I recently stepped away from the full-time work rat race and found myself with some time on my hands. Being a life-long technologist, I naturally started looking into what new things have come along that I didn’t have time for when consumed by a full-time job.
Rust popped up on a short list of new technologies that looked interesting. I started programming in C/C++ on DOS/Windows/Mac/Unix many moons ago – so a new statically typed compiled language that is heralded as the “new C/C++” was a natural choice. Going through the Rust Book, I absorbed the concepts pretty quickly – but found myself in that “what next” stage. This is always the most challenging stage when learning new technology – you understand the basics but don’t know where to start to build something “real.”
In search of a solution to this problem, I ran across an excellent book by Luca Palmieri: Zero to Production in Rust. The book walks through the building of a non-trivial, production-quality web application in Rust. Many useful concepts are built out and illustrated, including:
Building a production-quality web server application in Rust.
Telemetry – getting traces/logs distributed to a central location and managing error handling across several different API stacks.
Implementing end-user authentication – production-grade user authentication, including encryption and protection from common hacking methods.
SQL interaction – Postgres, in this case, including migrations.
External API usage – calling external REST-based services.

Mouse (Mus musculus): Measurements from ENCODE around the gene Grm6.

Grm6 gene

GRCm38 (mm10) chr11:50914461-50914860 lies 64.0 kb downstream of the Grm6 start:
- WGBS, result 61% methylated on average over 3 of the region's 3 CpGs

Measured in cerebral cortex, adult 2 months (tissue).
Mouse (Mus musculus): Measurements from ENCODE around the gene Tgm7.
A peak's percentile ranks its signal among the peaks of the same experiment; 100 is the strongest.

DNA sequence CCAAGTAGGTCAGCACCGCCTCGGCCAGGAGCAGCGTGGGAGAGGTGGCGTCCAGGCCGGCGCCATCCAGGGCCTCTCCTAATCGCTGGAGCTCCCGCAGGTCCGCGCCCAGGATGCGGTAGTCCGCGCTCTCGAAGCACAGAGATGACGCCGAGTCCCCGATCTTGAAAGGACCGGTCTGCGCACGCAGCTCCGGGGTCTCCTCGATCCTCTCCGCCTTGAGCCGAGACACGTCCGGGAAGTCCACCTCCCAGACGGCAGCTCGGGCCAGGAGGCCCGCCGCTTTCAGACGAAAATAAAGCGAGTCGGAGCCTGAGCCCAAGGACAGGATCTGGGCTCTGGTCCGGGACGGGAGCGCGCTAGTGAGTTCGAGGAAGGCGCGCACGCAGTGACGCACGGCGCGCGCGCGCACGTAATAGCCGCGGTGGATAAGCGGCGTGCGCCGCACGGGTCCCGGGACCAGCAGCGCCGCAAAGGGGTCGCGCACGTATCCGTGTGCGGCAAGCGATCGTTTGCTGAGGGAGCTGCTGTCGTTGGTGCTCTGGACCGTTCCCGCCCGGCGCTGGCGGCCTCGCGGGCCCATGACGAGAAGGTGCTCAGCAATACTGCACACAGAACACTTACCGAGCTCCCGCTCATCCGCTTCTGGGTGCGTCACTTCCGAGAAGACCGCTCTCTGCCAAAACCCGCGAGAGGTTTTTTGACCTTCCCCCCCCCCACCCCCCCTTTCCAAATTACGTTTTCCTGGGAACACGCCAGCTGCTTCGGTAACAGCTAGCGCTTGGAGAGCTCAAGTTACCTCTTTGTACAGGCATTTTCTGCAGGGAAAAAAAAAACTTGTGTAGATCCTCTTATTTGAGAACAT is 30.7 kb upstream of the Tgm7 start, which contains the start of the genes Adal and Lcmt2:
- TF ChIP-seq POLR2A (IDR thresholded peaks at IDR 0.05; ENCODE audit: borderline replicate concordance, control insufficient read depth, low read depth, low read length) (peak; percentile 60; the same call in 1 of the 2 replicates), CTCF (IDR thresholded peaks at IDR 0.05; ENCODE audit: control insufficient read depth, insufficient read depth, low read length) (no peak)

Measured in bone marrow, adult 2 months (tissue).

HTML templates – producing web pages for end-user interaction from a server.
Session management – Redis in this case, but a strategy for keeping track of end-user state.
After working through the book, I felt I had a decent handle on how this stuff works. As a bonus, I haven’t done a lot of production-level web server development in other languages – and seeing the normal challenges in this environment solved was interesting. But I’ve never claimed to be proficient in a tool until I’ve used it to build something. About this time, an outside inspiration popped up – I wanted a way to control a thermostat in a detached workshop remotely. The heater for my workshop is a simple 2-wire control – not nearly as complicated as a home furnace. A Google Nest is overkill, I’ve done some programming for Arduino and Raspberry Pi devices in the past, so this project was born.
In laying out the architecture for my new project, I decided on the following initial scope:
I’m only worried about heating – so a single control and simplified logic for either turning on the heat or turning it off.
For the main control platform, the Raspberry Pi is an easy choice. It runs a Unix OS, has Wi-Fi networking support, and has easy access to the physical devices needed for temperature measurement and relays to work as a thermostat.
I would use Rust as the development language and take advantage of the following Rust features:
Cross-compile to a native executable (ARM processor).
Use the Actix-Web framework to expose REST interfaces for remotely setting the thermostat and retrieving the current temperature.
Utilize the Tokio run time for a multi-threaded application that can read temperatures, decide whether to turn the thermostat on or off, receive commands to set the thermostat, and send data externally.
Gain programmatic access to physical devices on the Raspberry Pi for reading temperature and controlling a relay to turn the heater on or off.